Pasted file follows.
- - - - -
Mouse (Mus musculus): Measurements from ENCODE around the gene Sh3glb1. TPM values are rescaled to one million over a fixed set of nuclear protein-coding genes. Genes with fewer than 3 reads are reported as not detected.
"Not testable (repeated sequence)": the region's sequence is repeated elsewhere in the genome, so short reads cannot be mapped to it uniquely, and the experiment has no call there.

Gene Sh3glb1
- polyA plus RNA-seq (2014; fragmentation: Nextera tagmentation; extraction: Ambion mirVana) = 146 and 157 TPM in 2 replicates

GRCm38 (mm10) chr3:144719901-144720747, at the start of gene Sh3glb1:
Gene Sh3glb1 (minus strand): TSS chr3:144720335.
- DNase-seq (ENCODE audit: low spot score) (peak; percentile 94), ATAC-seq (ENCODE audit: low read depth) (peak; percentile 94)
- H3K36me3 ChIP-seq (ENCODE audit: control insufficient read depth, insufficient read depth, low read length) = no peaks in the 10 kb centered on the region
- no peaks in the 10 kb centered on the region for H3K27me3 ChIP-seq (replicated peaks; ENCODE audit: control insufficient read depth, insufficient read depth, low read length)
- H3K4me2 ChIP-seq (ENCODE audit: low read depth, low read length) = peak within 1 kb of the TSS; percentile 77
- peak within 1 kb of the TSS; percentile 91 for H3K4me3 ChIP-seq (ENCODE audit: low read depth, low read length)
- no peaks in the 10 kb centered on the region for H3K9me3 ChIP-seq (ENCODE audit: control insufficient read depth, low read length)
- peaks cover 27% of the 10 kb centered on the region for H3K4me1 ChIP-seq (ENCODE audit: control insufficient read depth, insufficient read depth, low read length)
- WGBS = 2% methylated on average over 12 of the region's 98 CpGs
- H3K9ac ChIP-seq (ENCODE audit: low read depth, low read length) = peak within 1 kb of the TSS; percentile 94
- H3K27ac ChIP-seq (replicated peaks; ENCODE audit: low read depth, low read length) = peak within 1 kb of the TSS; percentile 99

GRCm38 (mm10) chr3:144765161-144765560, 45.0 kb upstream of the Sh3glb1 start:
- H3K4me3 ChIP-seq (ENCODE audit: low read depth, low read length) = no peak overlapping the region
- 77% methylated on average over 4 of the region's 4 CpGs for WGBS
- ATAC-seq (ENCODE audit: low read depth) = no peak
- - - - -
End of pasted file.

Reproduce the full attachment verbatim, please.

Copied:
Mouse (Mus musculus): Measurements from ENCODE around the gene Sh3glb1. TPM values are rescaled to one million over a fixed set of nuclear protein-coding genes. Genes with fewer than 3 reads are reported as not detected.
"Not testable (repeated sequence)": the region's sequence is repeated elsewhere in the genome, so short reads cannot be mapped to it uniquely, and the experiment has no call there.

Gene Sh3glb1
- polyA plus RNA-seq (2014; fragmentation: Nextera tagmentation; extraction: Ambion mirVana) = 146 and 157 TPM in 2 replicates

GRCm38 (mm10) chr3:144719901-144720747, at the start of gene Sh3glb1:
Gene Sh3glb1 (minus strand): TSS chr3:144720335.
- DNase-seq (ENCODE audit: low spot score) (peak; percentile 94), ATAC-seq (ENCODE audit: low read depth) (peak; percentile 94)
- H3K36me3 ChIP-seq (ENCODE audit: control insufficient read depth, insufficient read depth, low read length) = no peaks in the 10 kb centered on the region
- no peaks in the 10 kb centered on the region for H3K27me3 ChIP-seq (replicated peaks; ENCODE audit: control insufficient read depth, insufficient read depth, low read length)
- H3K4me2 ChIP-seq (ENCODE audit: low read depth, low read length) = peak within 1 kb of the TSS; percentile 77
- peak within 1 kb of the TSS; percentile 91 for H3K4me3 ChIP-seq (ENCODE audit: low read depth, low read length)
- no peaks in the 10 kb centered on the region for H3K9me3 ChIP-seq (ENCODE audit: control insufficient read depth, low read length)
- peaks cover 27% of the 10 kb centered on the region for H3K4me1 ChIP-seq (ENCODE audit: control insufficient read depth, insufficient read depth, low read length)
- WGBS = 2% methylated on average over 12 of the region's 98 CpGs
- H3K9ac ChIP-seq (ENCODE audit: low read depth, low read length) = peak within 1 kb of the TSS; percentile 94
- H3K27ac ChIP-seq (replicated peaks; ENCODE audit: low read depth, low read length) = peak within 1 kb of the TSS; percentile 99

GRCm38 (mm10) chr3:144765161-144765560, 45.0 kb upstream of the Sh3glb1 start:
- H3K4me3 ChIP-seq (ENCODE audit: low read depth, low read length) = no peak overlapping the region
- 77% methylated on average over 4 of the region's 4 CpGs for WGBS
- ATAC-seq (ENCODE audit: low read depth) = no peak